2008 Motorcycle Of The Year

Taking stock of a changing landscape


Faster than the proverbial bullet. Lighter than most 600s. Able to leap other bikes' dyno curves in a single bound. Honda's all-new CBR1000RR is its most superlative superbike yet. Not only did the Alpha-RR dominate the performance portion of our "Class of '08" sportbike shootout (posting the quickest quarter-mile time, the fastest lap at the Streets of Willow and amazing dyno numbers in the middle revs), but it also ruled on more subjective aspects of the test. Its effortless handling and overall ease-of-use are absolutely contrary to a machine with such devastating speed. How did Big Red do it? Relentless weight reduction (even the instrument glass was scrutinized), fanatical attention to mass centralization and plenty of good old-fashioned internal-combustion hot-rodding result in a giant step forward in literbike performance--and 2008's Sportbike of the Year.

Alternative Take

This is the kind of downsizing we can get behind! Ducati's middleweight 848 maintains the same arresting aesthetics and capable chassis as the race-winning 1098 Superbike, but with a smaller, revvier, 849cc V-twin and lower price. Lighter and more accessible than its (occasionally) overwhelming big brother, the 848 is hard to beat on the street.


Once again, BMW's R1200GS Adventure is the only reason you need to chase the sunset across a half-dozen continents--Antarctica may be a bit chilly--on any sort of road or no road at all. There are faster sportbikes, more comfortable touring mounts and easier ways to get across town, but nobody builds a better ride for taking the long way. Strap on the gear, cue up the GPS and go. Then BMW upped the ante for '08 with more power, electronic suspension adjustment and a nifty traction-control system that makes putting all that power down on some shale-strewn fire road a whole lot easier at the end of an 18-hour day. You'll pay $16,350 for the privilege, $1040 for the ESA and another $365 for the TC. With the optional saddlebags, tax, license and maybe a GPS receiver on the handlebars, you're on the wrong side of $20,000. Cheap? No. The best? No doubt.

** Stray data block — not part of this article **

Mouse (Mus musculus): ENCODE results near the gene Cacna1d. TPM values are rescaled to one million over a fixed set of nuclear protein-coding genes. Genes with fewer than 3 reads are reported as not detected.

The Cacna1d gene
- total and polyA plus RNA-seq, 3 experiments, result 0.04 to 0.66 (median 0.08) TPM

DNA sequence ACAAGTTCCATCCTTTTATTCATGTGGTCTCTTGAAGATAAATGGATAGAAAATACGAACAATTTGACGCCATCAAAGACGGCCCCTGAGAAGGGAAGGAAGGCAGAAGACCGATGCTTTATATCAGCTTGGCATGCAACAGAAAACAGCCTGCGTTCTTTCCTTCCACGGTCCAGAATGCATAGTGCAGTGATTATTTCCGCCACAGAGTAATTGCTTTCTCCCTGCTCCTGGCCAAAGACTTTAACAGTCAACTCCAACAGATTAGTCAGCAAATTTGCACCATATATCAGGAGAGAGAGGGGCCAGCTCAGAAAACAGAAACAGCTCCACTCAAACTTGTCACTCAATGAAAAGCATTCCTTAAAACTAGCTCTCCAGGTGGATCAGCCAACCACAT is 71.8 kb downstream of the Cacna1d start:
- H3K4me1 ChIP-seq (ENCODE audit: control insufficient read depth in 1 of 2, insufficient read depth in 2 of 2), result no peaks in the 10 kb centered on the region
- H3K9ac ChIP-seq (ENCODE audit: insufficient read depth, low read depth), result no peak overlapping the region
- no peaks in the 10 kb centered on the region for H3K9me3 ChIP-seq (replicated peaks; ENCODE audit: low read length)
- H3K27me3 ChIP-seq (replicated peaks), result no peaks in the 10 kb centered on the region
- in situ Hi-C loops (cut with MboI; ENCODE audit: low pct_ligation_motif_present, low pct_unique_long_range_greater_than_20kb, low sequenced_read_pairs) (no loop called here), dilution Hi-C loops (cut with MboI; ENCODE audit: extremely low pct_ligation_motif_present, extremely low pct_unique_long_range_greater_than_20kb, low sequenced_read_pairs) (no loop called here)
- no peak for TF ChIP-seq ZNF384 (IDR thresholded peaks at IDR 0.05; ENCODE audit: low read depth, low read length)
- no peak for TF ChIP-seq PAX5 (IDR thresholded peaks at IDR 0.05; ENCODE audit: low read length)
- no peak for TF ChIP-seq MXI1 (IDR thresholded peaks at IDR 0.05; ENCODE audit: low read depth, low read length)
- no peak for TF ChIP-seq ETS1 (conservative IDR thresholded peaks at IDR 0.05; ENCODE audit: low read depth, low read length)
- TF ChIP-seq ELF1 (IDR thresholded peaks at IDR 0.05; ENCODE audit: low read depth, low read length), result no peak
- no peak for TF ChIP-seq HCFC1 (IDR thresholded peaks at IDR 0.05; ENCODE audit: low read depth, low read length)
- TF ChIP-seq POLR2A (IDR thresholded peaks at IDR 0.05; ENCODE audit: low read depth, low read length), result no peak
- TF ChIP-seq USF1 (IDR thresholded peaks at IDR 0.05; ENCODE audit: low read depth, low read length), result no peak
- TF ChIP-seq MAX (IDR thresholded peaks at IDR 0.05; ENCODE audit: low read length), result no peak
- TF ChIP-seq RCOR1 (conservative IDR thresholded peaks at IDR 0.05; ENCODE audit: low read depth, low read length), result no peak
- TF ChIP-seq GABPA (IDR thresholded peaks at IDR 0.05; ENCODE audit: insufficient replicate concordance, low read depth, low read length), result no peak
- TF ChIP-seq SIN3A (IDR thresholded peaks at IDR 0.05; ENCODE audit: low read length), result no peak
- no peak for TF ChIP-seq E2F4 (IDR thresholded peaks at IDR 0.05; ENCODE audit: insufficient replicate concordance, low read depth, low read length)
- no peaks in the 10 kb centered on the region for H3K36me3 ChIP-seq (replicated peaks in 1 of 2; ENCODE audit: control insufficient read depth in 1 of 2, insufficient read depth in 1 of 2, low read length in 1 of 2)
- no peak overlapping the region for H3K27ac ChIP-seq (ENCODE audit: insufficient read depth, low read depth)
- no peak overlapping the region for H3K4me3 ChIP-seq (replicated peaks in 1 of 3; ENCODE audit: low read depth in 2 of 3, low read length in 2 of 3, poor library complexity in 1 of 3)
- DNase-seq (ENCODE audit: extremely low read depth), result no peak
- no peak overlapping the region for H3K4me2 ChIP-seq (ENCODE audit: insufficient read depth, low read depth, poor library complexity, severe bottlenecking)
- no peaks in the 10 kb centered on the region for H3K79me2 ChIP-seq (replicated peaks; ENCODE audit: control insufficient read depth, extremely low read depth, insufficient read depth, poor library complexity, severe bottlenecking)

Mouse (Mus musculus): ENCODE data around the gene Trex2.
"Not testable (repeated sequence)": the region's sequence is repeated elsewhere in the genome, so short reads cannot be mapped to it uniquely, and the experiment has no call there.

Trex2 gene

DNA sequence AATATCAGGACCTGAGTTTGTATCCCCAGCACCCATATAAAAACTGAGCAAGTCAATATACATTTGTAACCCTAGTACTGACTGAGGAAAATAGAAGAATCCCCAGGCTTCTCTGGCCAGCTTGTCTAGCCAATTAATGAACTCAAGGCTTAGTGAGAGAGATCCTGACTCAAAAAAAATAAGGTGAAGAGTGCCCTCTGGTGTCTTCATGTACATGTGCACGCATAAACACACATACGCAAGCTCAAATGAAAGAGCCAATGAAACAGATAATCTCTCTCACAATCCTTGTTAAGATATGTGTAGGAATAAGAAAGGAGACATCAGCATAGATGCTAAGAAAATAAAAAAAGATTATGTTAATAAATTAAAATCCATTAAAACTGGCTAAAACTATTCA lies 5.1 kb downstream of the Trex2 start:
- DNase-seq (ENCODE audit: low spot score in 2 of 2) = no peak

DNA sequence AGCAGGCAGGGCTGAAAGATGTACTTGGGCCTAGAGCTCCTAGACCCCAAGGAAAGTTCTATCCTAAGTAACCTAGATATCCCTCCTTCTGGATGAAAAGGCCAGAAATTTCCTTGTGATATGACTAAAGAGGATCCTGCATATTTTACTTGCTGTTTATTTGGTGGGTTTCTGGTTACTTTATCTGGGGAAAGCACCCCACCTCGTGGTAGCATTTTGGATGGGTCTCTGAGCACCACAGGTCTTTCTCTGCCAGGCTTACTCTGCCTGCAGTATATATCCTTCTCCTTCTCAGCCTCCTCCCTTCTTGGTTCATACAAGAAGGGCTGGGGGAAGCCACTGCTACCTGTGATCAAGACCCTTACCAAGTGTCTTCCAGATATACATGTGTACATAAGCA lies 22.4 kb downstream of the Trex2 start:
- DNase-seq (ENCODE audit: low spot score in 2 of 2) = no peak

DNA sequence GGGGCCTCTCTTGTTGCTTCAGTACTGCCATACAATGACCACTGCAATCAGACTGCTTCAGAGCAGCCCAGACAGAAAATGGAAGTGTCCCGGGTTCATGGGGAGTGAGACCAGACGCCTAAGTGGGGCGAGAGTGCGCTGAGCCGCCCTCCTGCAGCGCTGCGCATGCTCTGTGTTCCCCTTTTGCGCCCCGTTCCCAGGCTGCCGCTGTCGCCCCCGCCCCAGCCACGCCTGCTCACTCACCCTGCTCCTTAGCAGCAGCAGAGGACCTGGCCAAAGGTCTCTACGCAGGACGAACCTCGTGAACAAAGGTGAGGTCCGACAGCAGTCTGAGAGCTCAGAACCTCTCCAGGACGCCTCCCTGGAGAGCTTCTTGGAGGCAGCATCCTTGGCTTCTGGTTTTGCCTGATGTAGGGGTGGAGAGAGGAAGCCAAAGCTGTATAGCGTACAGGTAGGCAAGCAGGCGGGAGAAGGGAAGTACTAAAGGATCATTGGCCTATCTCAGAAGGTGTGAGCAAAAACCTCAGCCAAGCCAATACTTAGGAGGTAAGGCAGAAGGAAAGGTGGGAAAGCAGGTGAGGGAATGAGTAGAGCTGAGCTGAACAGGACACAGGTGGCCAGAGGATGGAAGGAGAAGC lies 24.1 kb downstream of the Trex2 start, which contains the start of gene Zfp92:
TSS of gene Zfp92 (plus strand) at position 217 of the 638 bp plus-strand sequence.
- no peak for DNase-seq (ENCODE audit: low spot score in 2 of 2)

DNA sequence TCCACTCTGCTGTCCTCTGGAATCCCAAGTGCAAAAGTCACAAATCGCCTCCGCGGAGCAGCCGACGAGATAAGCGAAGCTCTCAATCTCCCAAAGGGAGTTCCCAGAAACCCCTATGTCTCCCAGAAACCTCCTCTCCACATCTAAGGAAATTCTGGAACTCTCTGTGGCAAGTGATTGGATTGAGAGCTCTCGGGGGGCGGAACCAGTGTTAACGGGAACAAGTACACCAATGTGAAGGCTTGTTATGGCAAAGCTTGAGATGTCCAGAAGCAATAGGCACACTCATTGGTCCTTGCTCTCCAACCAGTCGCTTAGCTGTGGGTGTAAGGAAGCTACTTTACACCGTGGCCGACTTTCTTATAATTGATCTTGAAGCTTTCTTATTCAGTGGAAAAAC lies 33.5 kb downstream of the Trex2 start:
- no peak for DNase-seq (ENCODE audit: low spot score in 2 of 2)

Alternative Take

A conventional 45mm fork and chain final-drive make the 798cc parallel-twin a lighter, more intuitive off-road adventurer than its iconic Boxer brethren, especially in the dirt. At $10,520, the base price undercuts a standard R1200GS by more than $4000; enough to pay for some tasty options or a quick trip to Peru.

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